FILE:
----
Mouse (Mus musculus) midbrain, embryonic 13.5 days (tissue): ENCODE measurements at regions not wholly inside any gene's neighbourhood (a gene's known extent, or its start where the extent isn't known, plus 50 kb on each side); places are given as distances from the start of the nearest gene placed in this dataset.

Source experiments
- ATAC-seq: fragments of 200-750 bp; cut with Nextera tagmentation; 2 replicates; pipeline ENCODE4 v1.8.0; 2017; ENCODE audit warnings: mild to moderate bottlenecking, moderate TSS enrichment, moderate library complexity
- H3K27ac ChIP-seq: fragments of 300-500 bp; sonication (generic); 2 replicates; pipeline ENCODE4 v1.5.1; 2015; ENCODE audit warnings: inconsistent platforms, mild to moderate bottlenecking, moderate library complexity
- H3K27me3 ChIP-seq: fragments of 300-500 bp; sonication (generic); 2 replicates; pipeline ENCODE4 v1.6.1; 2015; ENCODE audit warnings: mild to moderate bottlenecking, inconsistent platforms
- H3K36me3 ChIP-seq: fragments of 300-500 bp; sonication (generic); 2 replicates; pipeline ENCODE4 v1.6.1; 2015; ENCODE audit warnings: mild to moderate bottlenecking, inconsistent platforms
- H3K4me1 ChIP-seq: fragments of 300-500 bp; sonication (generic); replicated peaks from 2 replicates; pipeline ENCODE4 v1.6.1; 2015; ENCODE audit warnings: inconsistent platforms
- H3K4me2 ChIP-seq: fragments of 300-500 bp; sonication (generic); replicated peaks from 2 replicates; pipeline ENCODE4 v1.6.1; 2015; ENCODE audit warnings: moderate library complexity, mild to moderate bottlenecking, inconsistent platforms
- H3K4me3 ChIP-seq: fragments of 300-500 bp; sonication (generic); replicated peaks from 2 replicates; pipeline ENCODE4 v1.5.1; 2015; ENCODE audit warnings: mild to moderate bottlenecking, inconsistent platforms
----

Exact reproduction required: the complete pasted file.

Mouse (Mus musculus) midbrain, embryonic 13.5 days (tissue): ENCODE measurements at regions not wholly inside any gene's neighbourhood (a gene's known extent, or its start where the extent isn't known, plus 50 kb on each side); places are given as distances from the start of the nearest gene placed in this dataset.

Source experiments
- ATAC-seq: fragments of 200-750 bp; cut with Nextera tagmentation; 2 replicates; pipeline ENCODE4 v1.8.0; 2017; ENCODE audit warnings: mild to moderate bottlenecking, moderate TSS enrichment, moderate library complexity
- H3K27ac ChIP-seq: fragments of 300-500 bp; sonication (generic); 2 replicates; pipeline ENCODE4 v1.5.1; 2015; ENCODE audit warnings: inconsistent platforms, mild to moderate bottlenecking, moderate library complexity
- H3K27me3 ChIP-seq: fragments of 300-500 bp; sonication (generic); 2 replicates; pipeline ENCODE4 v1.6.1; 2015; ENCODE audit warnings: mild to moderate bottlenecking, inconsistent platforms
- H3K36me3 ChIP-seq: fragments of 300-500 bp; sonication (generic); 2 replicates; pipeline ENCODE4 v1.6.1; 2015; ENCODE audit warnings: mild to moderate bottlenecking, inconsistent platforms
- H3K4me1 ChIP-seq: fragments of 300-500 bp; sonication (generic); replicated peaks from 2 replicates; pipeline ENCODE4 v1.6.1; 2015; ENCODE audit warnings: inconsistent platforms
- H3K4me2 ChIP-seq: fragments of 300-500 bp; sonication (generic); replicated peaks from 2 replicates; pipeline ENCODE4 v1.6.1; 2015; ENCODE audit warnings: moderate library complexity, mild to moderate bottlenecking, inconsistent platforms
- H3K4me3 ChIP-seq: fragments of 300-500 bp; sonication (generic); replicated peaks from 2 replicates; pipeline ENCODE4 v1.5.1; 2015; ENCODE audit warnings: mild to moderate bottlenecking, inconsistent platforms